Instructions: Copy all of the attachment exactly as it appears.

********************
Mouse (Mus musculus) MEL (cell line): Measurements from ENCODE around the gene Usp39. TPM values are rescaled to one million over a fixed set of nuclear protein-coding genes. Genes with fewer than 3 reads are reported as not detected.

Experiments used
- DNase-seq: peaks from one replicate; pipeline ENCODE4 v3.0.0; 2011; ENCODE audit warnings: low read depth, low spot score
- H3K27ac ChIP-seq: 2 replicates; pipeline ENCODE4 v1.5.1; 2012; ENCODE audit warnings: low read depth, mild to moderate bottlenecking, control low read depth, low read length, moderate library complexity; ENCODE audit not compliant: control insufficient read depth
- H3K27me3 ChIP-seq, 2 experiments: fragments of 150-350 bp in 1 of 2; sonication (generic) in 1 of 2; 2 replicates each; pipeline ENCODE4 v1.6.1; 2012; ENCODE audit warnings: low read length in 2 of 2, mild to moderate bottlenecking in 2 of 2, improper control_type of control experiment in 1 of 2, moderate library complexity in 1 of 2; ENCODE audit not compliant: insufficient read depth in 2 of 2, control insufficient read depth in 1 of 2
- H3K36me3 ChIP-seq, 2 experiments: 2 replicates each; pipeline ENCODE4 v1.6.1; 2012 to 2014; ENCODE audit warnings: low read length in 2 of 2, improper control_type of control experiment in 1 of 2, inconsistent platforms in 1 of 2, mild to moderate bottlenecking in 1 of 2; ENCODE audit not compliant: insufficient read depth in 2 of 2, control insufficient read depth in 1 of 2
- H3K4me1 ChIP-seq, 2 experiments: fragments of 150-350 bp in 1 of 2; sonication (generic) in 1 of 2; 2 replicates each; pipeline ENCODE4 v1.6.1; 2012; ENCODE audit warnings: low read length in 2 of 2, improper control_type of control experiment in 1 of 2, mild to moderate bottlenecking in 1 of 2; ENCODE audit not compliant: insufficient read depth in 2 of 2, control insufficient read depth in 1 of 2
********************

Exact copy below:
Mouse (Mus musculus) MEL (cell line): Measurements from ENCODE around the gene Usp39. TPM values are rescaled to one million over a fixed set of nuclear protein-coding genes. Genes with fewer than 3 reads are reported as not detected.

Experiments used
- DNase-seq: peaks from one replicate; pipeline ENCODE4 v3.0.0; 2011; ENCODE audit warnings: low read depth, low spot score
- H3K27ac ChIP-seq: 2 replicates; pipeline ENCODE4 v1.5.1; 2012; ENCODE audit warnings: low read depth, mild to moderate bottlenecking, control low read depth, low read length, moderate library complexity; ENCODE audit not compliant: control insufficient read depth
- H3K27me3 ChIP-seq, 2 experiments: fragments of 150-350 bp in 1 of 2; sonication (generic) in 1 of 2; 2 replicates each; pipeline ENCODE4 v1.6.1; 2012; ENCODE audit warnings: low read length in 2 of 2, mild to moderate bottlenecking in 2 of 2, improper control_type of control experiment in 1 of 2, moderate library complexity in 1 of 2; ENCODE audit not compliant: insufficient read depth in 2 of 2, control insufficient read depth in 1 of 2
- H3K36me3 ChIP-seq, 2 experiments: 2 replicates each; pipeline ENCODE4 v1.6.1; 2012 to 2014; ENCODE audit warnings: low read length in 2 of 2, improper control_type of control experiment in 1 of 2, inconsistent platforms in 1 of 2, mild to moderate bottlenecking in 1 of 2; ENCODE audit not compliant: insufficient read depth in 2 of 2, control insufficient read depth in 1 of 2
- H3K4me1 ChIP-seq, 2 experiments: fragments of 150-350 bp in 1 of 2; sonication (generic) in 1 of 2; 2 replicates each; pipeline ENCODE4 v1.6.1; 2012; ENCODE audit warnings: low read length in 2 of 2, improper control_type of control experiment in 1 of 2, mild to moderate bottlenecking in 1 of 2; ENCODE audit not compliant: insufficient read depth in 2 of 2, control insufficient read depth in 1 of 2